Maple Buttermilk Pie Recipe

A sweet little buttermilk pie I made. The filling is pure, creamy, maple-kissed tanginess, and simple to pull together.

Maple Buttermilk Pie

Right now I'm thinking about how to pack two weeks worth of film, cameras, computers, and clothes into a carry-on. Wish me luck. It's never a pretty process, and the inevitable low-point always comes when I attempt to awkwardly hoist it into a cramped airplane overhead compartment. I know I have one shot, gotta get under it, then lean in and push. It never wants to fit, and now I'm totally blocking the aisle. This is my least favorite twenty seconds of travel, although (I'd argue) better than waiting around at the luggage carrousel. I'm headed to London and Paris for a bit of an escape, and (packing issues aside) I couldn't be more excited. Before I go, I wanted to share this sweet little pie I made. I use the same rye flour crust I used for the berry pie. The filling is pure, creamy, maple-kissed tanginess, and a breeze to pull together.

Maple Buttermilk Pie

I wouldn't normally post two pies so closely together, but their personalities are distinct enough that I hope you won't mind. It just sort of happened. I've been working on waffles lately - Belgian. So I end up with quite a number of egg yolks and loads of buttermilk on hand. My solution? This is it. Hope you like.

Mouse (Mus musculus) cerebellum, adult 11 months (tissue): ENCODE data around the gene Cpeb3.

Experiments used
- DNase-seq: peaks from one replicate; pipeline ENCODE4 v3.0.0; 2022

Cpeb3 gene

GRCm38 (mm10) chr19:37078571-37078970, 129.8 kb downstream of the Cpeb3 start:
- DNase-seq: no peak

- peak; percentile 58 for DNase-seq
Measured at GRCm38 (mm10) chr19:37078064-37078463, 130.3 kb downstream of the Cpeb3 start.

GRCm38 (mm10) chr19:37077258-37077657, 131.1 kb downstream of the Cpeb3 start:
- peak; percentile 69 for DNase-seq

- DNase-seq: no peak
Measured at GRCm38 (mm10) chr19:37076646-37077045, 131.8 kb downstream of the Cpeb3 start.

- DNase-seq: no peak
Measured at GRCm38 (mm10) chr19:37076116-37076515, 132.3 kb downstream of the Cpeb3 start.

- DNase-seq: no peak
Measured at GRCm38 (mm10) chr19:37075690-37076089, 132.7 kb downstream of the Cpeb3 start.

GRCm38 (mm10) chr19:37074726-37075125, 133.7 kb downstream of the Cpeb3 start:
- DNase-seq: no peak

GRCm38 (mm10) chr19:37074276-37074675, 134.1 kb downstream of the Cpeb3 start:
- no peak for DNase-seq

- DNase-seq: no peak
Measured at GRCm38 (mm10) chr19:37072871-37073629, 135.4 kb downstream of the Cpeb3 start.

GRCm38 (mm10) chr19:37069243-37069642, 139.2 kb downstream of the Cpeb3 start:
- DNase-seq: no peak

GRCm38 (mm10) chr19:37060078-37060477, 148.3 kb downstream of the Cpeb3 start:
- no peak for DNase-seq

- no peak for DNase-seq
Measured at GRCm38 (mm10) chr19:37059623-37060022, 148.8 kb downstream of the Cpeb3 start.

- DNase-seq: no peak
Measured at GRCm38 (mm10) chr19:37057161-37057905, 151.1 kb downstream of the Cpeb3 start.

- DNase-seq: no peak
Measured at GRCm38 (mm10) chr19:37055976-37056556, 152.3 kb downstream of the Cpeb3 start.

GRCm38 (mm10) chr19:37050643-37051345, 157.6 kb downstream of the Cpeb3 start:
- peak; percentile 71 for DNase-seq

I'm looking forward to coming back with plenty of pictures and inspiration. And in the meantime, I hope a few of you feel compelled to give this a go. You could certainly do it as a tart, or do mini versions. It's a good way to transition out of the stone fruit and berry pies of summer. Looking forward to welcoming fall in a proper fashion (with many of you) when I get back home.

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Maple Buttermilk Pie

Including a crust recipe makes this recipe seem daunting - which it isn't, really. You need a good pie crust, and the filling - that's it. I'm including my favorite Rye Pie dough recipe below, but you can use any baked pie crust you like. If you already have a crust handy, this comes together in no time flat.

Flaky Rye Pie Dough

75 g / v. scant 2/3 cup rye flour
175g / 1 1/2 cups unbleached all-purpose flour
1/4 teaspoon fine grain sea salt
8 oz / 1 cup salted butter
1/4 - 1/3 cup / 60 - 80 ml cold water or beer

You can make the crust using the quick and popular food processor technique. But I always make it by hand, using the above ingredients, and this technique. If you like a super-puffy crust, do the folding in Pim's instructions 4x. I usually like mine less so, and fold & roll just 2 or 3 times, depending on how the dough is feeling. The pie in the photo was 2x.

This makes enough crust for one double crust pie, or two single crust pies.

Maple Buttermilk Filling

zest of one lemon
2 tablespoons brown sugar
6 egg yolks
1/4 cup flour
2/3 cup maple syrup (pref. grade b)
2 cups buttermilk
1 teaspoon vanilla extract
scant 1/2 teaspoon fine grain sea salt

Large grain sugar, for sprinkling

To assemble the pie: